8
    Such a great port in a long line of great ports to the Switch! Tough to get into at first but quickly became addicting. I had to unlock allSuch a great port in a long line of great ports to the Switch! Tough to get into at first but quickly became addicting. I had to unlock all the killers and their finishing moves and play all the deleted scenes/nc-17 scenes as well. Such a weird mix with the gore in a puzzler but it works! Expand
  2. Apr 9, 2018
    7
    Mass murder has never been more adorable…

    Recently I’ve been playing Slayaway Camp on the Switch, it’s a puzzle game where the basic idea
    Mass murder has never been more adorable…

    Recently I’ve been playing Slayaway Camp on the Switch, it’s a puzzle game where the basic idea is to move your character around a map to murder the various characters positioned within the map and once all characters have been suitably dispatched you can exit the level. I hadn’t heard of it prior to getting it and I have to say it was kind of nice going into a game with no preconceived notions of what it was going to be like.

    It’s a simple enough concept, and I will admit that after the first level I thought that was literally all there was to it but I’m as happily mistaken. Wile the core concept is there the game adds obstacles to proceedings to make sure that the game keeps being challenging. These vary on levels from police officers, to hazards such as fire, limits to the number of moves you can make and characters you can’t kill.

    Aesthetically the game uses blocky kind of cute characters and the violence is over the top to the point of it being cartoonish which is definitely a good thing as some of the kill animations are very funny. It also acts as something of a tribute to laser films as each level is classified as a movie and each movie has a playable character seemingly inspired by movie killers with the first couple of levels being influenced by Friday the 13th and Jason Voorhees.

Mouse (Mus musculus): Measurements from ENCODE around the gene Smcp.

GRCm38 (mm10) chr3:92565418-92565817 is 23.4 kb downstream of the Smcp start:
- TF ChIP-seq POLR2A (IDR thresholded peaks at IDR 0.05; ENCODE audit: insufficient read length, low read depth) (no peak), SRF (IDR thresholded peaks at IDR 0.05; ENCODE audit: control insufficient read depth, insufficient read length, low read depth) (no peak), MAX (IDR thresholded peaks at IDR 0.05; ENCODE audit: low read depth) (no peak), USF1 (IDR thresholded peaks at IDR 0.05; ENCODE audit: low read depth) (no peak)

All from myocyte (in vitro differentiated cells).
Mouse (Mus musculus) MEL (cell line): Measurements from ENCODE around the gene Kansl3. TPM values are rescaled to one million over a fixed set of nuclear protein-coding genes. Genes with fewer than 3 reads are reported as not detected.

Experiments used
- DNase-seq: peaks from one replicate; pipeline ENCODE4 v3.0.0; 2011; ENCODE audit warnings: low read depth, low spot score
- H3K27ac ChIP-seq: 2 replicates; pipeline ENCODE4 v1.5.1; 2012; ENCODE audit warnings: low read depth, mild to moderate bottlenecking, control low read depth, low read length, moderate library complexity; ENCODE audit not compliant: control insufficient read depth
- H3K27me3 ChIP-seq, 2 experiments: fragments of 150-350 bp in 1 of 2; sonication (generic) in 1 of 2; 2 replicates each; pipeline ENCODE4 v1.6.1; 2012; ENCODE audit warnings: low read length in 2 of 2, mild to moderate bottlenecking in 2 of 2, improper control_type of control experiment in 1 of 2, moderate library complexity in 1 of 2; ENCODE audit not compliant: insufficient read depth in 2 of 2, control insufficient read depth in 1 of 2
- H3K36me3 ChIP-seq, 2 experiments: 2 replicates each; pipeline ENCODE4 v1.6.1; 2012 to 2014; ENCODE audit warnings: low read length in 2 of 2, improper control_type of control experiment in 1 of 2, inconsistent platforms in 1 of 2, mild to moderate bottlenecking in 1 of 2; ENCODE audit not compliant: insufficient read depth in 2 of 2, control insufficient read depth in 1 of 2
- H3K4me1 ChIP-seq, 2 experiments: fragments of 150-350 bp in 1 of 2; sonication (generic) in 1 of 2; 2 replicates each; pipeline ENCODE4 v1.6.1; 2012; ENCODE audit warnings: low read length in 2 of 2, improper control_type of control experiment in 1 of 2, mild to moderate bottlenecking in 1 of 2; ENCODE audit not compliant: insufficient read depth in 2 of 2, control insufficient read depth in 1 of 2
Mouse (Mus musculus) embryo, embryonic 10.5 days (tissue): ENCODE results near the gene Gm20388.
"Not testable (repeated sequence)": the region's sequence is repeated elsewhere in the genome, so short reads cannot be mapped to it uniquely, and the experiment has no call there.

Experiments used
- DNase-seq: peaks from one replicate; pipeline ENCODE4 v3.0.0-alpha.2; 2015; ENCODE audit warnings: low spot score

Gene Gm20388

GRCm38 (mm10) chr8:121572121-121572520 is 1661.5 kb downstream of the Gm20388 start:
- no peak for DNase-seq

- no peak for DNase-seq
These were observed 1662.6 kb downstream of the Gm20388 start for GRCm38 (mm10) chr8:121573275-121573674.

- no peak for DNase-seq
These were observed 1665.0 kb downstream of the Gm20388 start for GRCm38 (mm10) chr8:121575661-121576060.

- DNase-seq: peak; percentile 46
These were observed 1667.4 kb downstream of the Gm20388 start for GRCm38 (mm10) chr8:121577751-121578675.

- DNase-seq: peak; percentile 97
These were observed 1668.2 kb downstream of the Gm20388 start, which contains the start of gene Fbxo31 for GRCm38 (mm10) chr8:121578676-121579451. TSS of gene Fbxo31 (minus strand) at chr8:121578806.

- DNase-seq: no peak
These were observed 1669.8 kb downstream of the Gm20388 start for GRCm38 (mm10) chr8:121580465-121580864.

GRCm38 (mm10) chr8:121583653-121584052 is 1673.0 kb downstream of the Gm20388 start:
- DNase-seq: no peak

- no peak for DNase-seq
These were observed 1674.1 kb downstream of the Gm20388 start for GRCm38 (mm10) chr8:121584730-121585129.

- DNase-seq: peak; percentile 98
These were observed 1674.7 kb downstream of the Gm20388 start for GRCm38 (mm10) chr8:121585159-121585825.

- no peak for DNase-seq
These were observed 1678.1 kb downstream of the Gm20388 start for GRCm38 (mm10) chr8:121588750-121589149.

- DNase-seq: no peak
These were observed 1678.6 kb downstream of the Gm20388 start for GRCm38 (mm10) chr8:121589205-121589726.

As I’ve progressed through the game some levels have been pretty tricky, there is a hint function that will give you a clue to help you or failing that there’s an option to see a sped up walkthrough of the level so there’s always an option if you get stuck which is a nice touch. These hints cost coins which can be earned during the course of the main game or there’s a game mode available from the main menu where you can earn coins. These coins can also be used to unlock new kills so there’s multiple reasons to be earning the coins.

    There’s a lot to like about the game but I think the two things I like most about it are that as discussed there are options available should you get stuck on a level, so it never gets to a point where it get frustrating which can be pretty common in a puzzle game. The other is that there’s a genuine sense of achievement when you spend a little while on a level trying to suss it out and you manage to do it, either by luck or by noticing something you’d previously been missing.

    It’s priced around the £14 mark on the Xbox, Playstation and Switch stores which I think is pretty reasonable for an indie game like this. Realistically though I paid full retail price for Aliens: Colonial Marines so literally everything is reasonably priced by comparison. All in all it’s definitely a game I’d recommend and it’s a game I’m pleased I tried, there’s definitely something to be said for trying games that you’d maybe not normally consider.
    Expand